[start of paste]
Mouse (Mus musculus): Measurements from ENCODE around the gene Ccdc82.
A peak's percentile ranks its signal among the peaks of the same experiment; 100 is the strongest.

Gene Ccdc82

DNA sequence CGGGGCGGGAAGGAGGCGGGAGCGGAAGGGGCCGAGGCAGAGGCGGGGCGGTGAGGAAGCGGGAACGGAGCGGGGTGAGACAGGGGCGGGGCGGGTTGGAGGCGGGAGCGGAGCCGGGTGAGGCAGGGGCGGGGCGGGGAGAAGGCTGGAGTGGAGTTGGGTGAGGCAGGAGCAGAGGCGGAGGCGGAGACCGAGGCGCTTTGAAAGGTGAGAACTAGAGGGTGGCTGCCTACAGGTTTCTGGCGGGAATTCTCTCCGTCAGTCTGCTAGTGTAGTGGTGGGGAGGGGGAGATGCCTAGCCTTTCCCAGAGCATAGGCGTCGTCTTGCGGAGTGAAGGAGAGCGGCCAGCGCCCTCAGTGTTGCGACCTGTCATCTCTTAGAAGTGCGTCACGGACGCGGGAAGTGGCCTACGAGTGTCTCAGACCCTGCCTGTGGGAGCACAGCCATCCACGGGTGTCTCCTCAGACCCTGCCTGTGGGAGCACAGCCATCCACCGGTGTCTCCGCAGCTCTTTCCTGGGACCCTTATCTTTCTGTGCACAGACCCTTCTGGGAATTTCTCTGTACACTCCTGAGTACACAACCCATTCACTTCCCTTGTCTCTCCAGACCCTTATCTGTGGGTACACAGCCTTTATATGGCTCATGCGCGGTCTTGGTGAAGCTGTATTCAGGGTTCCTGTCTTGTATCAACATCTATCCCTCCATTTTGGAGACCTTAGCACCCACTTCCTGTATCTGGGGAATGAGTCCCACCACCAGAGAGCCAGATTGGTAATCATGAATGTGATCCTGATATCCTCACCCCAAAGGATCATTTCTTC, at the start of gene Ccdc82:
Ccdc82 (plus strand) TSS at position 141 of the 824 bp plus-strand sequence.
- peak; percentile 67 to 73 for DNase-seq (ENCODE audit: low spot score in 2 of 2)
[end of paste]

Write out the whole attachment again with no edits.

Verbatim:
Mouse (Mus musculus): Measurements from ENCODE around the gene Ccdc82.
A peak's percentile ranks its signal among the peaks of the same experiment; 100 is the strongest.

Gene Ccdc82

DNA sequence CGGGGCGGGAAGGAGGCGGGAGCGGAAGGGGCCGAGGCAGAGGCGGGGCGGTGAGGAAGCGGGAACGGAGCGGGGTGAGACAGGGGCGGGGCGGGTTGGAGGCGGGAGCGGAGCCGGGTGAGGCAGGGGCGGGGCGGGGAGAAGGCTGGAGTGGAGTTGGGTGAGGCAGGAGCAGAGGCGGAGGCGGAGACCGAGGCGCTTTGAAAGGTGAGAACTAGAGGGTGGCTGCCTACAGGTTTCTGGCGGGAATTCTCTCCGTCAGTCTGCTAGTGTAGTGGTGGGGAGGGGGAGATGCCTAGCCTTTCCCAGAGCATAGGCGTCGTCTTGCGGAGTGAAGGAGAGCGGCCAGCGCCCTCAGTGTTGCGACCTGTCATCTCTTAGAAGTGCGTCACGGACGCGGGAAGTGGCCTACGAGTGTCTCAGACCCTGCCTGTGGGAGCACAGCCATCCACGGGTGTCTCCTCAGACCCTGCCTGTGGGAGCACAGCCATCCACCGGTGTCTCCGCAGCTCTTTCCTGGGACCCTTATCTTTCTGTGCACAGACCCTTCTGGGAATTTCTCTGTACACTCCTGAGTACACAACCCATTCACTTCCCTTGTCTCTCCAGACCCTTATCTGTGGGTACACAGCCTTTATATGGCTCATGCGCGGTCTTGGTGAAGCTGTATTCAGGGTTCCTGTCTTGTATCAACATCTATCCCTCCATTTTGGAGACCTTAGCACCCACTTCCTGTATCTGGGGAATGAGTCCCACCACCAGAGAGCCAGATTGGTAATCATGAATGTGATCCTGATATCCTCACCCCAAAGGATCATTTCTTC, at the start of gene Ccdc82:
Ccdc82 (plus strand) TSS at position 141 of the 824 bp plus-strand sequence.
- peak; percentile 67 to 73 for DNase-seq (ENCODE audit: low spot score in 2 of 2)